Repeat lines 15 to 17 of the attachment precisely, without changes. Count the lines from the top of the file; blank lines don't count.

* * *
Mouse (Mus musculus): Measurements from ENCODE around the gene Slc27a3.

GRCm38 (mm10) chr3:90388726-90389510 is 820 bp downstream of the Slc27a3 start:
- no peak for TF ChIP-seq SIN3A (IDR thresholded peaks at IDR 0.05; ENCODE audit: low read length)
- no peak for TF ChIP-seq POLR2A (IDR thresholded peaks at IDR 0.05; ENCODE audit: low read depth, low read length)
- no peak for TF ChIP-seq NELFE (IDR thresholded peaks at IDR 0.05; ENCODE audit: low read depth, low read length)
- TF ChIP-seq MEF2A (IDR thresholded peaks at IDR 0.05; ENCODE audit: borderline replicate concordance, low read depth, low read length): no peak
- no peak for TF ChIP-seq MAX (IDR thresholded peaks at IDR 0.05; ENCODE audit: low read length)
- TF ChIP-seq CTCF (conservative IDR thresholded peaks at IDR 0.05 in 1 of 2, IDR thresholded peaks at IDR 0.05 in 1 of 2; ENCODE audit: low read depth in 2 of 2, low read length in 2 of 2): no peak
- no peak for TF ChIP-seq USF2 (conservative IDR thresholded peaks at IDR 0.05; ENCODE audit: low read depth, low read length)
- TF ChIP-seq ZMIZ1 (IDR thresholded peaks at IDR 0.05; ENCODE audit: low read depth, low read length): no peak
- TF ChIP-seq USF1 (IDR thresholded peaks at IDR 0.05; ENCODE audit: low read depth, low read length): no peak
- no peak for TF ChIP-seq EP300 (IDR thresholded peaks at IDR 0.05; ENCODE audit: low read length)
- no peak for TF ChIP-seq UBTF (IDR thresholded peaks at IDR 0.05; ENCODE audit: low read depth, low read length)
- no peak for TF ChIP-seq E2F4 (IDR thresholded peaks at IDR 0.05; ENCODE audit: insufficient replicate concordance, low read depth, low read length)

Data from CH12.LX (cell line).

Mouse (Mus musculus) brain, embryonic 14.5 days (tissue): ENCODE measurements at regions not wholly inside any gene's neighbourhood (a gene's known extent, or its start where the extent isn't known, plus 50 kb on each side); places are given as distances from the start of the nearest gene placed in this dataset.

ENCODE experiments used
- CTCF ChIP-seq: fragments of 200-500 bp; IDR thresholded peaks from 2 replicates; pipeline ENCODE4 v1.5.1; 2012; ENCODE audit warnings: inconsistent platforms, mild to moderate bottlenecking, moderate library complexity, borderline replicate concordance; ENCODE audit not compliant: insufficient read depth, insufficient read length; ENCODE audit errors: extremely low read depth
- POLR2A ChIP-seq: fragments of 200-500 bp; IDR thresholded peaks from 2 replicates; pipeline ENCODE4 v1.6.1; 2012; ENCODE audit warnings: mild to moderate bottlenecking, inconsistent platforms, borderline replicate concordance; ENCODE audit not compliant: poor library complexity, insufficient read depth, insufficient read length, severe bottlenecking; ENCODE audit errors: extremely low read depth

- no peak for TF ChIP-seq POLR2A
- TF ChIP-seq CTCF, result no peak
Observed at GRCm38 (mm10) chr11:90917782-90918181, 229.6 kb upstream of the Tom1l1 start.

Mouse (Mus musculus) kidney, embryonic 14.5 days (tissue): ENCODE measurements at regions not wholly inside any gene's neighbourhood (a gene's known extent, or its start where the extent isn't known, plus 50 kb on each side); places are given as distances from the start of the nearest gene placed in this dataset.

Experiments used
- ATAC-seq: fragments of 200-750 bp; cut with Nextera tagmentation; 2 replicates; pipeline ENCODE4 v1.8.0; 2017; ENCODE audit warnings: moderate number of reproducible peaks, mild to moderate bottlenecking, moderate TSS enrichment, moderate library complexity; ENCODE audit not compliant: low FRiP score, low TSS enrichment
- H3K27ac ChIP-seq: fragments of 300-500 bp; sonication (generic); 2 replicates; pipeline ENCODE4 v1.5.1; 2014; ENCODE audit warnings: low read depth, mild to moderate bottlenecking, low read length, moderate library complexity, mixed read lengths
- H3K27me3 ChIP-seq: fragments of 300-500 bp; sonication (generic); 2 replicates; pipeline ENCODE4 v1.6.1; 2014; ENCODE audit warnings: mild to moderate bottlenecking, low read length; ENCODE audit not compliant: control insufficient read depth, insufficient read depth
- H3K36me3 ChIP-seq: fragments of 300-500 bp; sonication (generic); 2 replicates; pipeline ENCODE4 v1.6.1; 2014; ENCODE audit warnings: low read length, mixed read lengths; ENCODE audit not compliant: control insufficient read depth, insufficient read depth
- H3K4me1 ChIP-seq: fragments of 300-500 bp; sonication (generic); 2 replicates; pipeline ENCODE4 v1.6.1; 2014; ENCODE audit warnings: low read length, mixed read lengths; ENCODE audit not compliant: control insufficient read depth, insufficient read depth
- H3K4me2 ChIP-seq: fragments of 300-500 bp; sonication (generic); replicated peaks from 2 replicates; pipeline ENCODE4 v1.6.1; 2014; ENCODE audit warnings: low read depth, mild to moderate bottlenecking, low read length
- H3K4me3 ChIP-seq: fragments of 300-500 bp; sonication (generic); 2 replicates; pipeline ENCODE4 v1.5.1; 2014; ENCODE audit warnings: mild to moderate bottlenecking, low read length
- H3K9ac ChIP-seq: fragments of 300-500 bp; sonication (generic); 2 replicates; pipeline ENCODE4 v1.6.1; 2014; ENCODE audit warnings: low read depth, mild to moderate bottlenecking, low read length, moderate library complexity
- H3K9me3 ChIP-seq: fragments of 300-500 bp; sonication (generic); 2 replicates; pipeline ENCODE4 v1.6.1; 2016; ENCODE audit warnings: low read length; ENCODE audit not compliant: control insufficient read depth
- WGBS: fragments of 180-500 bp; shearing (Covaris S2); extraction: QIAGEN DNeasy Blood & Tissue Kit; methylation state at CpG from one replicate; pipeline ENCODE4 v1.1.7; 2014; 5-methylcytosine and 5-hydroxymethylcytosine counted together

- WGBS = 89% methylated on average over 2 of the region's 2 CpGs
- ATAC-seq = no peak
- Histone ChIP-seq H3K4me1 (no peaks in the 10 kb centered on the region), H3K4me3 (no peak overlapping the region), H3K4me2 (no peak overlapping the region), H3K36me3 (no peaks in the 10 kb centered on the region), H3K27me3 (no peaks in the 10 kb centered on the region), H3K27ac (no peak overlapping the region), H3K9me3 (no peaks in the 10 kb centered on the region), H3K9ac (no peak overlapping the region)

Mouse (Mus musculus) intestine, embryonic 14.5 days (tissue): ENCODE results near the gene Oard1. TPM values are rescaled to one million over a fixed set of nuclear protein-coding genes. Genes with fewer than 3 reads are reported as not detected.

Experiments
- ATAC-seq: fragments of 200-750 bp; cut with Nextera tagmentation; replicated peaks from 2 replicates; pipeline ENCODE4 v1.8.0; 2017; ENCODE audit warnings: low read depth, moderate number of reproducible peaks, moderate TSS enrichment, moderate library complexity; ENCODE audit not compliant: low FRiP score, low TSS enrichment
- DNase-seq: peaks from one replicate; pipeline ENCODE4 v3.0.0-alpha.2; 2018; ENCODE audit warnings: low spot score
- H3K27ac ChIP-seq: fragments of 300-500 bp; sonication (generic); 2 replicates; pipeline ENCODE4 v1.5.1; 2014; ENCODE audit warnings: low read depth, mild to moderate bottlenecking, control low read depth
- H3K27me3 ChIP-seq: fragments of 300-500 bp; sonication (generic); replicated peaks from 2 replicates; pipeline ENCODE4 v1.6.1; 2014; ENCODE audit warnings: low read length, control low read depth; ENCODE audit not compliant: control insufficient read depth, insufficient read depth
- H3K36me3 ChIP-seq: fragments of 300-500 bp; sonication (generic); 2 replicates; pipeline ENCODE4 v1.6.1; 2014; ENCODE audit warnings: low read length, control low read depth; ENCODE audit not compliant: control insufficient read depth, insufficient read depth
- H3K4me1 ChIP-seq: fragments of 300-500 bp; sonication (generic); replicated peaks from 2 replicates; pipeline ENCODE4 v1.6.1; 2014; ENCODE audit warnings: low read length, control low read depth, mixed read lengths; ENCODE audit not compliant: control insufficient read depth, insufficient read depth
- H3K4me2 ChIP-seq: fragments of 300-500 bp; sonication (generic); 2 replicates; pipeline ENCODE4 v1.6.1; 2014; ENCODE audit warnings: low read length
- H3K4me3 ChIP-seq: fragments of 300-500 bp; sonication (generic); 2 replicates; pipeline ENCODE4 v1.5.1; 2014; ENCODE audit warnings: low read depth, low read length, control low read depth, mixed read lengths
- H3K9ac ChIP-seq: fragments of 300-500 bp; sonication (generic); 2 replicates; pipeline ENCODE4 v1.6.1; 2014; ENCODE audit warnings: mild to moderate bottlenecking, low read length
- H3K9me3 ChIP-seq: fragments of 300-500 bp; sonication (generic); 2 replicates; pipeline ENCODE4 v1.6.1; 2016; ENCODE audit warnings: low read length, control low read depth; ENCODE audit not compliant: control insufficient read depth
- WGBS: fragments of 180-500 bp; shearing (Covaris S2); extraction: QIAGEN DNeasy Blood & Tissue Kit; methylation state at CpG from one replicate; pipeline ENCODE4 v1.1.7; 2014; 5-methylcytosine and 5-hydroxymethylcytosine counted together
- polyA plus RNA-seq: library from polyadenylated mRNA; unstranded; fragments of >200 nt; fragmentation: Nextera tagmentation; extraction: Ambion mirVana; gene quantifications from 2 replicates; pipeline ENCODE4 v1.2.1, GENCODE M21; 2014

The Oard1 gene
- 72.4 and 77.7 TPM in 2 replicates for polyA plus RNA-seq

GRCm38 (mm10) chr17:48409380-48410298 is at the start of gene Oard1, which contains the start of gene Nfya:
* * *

Data from CH12.LX (cell line).

Mouse (Mus musculus) brain, embryonic 14.5 days (tissue): ENCODE measurements at regions not wholly inside any gene's neighbourhood (a gene's known extent, or its start where the extent isn't known, plus 50 kb on each side); places are given as distances from the start of the nearest gene placed in this dataset.

ENCODE experiments used